Speaking of patents, here's a very early one mentioning Ni-H. (1991)
Electrolysis apparatus and electrodes and electrode material therefor
Jun 1, 1999
An improved electrolysis system includes a cylindrical anode, a cylindrical cathode, a cathode material including nanocrystalline particles, and an insulator disposed between the anode and the cathode material to prevent contact between the anode and the cathode material.
It should be mentioned that nickel is relatively inexpensive compared with palladium, which is the electrode material of choice used in many other electrolysis apparatuses. While the solubility of hydrogen in nickel is relatively lower at room temperature and one atmosphere pressure (0.005 atom percent) than that of palladium, significant trapping is known to occur at elevated temperature and pressure conditions.
The particulate reaction material, i.e., either unconsolidated or consolidated nanocrystalline nickel, is disposed within an electrolysis cell apparatus 100, as shown in FIG. 1. Various alternative configurations are illustrated in FIGS. 2 and 3; other variations are expected to occur to those of ordinary skill in the art and are considered to be within the scope of the present invention. The elemental cell 100 includes an anode 102 and a cathode 104, which cathode is electrically connected to the cathode nanocrystalline reaction material 106. Advantageously, the anode 102 and the cathode 104 can be cylindrical members which collectively define an annular space or torus. It should be mentioned that the configuration is exemplary and not a limiting cell geometry.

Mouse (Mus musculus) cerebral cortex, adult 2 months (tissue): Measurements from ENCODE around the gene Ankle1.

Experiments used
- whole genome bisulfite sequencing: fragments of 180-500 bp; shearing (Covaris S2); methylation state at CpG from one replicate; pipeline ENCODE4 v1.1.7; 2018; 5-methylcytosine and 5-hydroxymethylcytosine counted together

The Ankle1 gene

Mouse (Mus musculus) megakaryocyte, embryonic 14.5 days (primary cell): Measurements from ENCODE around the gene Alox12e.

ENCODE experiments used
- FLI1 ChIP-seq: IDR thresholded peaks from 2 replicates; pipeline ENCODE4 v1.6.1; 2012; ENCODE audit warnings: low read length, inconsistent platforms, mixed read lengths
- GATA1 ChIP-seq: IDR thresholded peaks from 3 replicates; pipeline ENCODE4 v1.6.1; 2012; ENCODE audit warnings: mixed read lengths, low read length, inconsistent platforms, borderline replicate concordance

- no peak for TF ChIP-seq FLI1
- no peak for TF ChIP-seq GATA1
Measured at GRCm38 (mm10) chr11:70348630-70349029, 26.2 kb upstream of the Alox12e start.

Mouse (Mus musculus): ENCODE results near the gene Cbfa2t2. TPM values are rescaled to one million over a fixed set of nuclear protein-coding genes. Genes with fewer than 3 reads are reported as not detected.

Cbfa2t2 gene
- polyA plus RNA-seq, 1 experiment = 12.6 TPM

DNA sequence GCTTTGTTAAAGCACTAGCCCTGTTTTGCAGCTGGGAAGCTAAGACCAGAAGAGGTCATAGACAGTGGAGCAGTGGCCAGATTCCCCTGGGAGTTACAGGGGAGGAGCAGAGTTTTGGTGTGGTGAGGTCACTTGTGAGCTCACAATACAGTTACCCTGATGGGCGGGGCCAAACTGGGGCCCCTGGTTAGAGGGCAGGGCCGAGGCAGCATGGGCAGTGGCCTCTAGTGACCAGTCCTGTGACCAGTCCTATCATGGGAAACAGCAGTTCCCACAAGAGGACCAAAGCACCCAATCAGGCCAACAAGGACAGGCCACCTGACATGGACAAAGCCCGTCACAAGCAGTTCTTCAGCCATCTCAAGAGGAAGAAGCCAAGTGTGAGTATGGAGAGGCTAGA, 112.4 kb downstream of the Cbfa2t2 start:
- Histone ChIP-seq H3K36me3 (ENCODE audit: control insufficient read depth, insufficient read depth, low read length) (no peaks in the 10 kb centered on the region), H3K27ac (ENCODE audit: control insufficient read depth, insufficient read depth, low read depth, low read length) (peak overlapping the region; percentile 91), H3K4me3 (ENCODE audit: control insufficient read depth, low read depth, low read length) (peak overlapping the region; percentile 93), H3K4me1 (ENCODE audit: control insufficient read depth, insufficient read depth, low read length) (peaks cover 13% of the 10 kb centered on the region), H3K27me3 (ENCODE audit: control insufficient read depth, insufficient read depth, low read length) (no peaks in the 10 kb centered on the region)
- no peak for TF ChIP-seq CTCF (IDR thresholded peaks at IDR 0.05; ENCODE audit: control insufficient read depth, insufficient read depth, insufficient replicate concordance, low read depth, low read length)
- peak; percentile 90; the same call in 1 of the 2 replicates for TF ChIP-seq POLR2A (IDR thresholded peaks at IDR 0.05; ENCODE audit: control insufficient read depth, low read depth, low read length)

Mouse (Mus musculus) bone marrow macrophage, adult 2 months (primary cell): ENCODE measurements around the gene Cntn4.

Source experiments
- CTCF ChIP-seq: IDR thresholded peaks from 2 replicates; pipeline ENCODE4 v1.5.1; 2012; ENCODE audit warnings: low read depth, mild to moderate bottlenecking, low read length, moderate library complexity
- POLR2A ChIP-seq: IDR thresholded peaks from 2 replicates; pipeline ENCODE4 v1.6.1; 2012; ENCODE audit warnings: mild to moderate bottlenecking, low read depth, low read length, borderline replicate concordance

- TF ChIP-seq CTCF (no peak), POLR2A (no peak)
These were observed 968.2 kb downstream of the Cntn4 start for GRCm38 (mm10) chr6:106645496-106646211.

Preferably, a portion of the annular space between end caps generally denoted 110 forms the reaction volume 112 of the cell 100. The end caps 110 advantageously can be a gas-porous insulating material, which preferably is an insulating ceramic material. In an exemplary case, both end caps are permeable to helium, with at least one of the end caps 110 being permeable to hydrogen gas as well. Between the two end caps 110 is disposed a porous reaction vessel 108 which, in an exemplary case, is a cylindrical reaction vessel. It will be appreciated that the reaction vessel 108 is contained within the reaction volume 112. Advantageously, the reaction vessel can be a porous, rugged, ceramic matrix composite member, which beneficially functions to electrically insulate the cathode reaction material 106 from the anode 102 while permitting hydrogen gas to flow easily up to the surface of the reaction material 106. See FIG. 1.
ETA - link to google patent with diagrams of reactor types.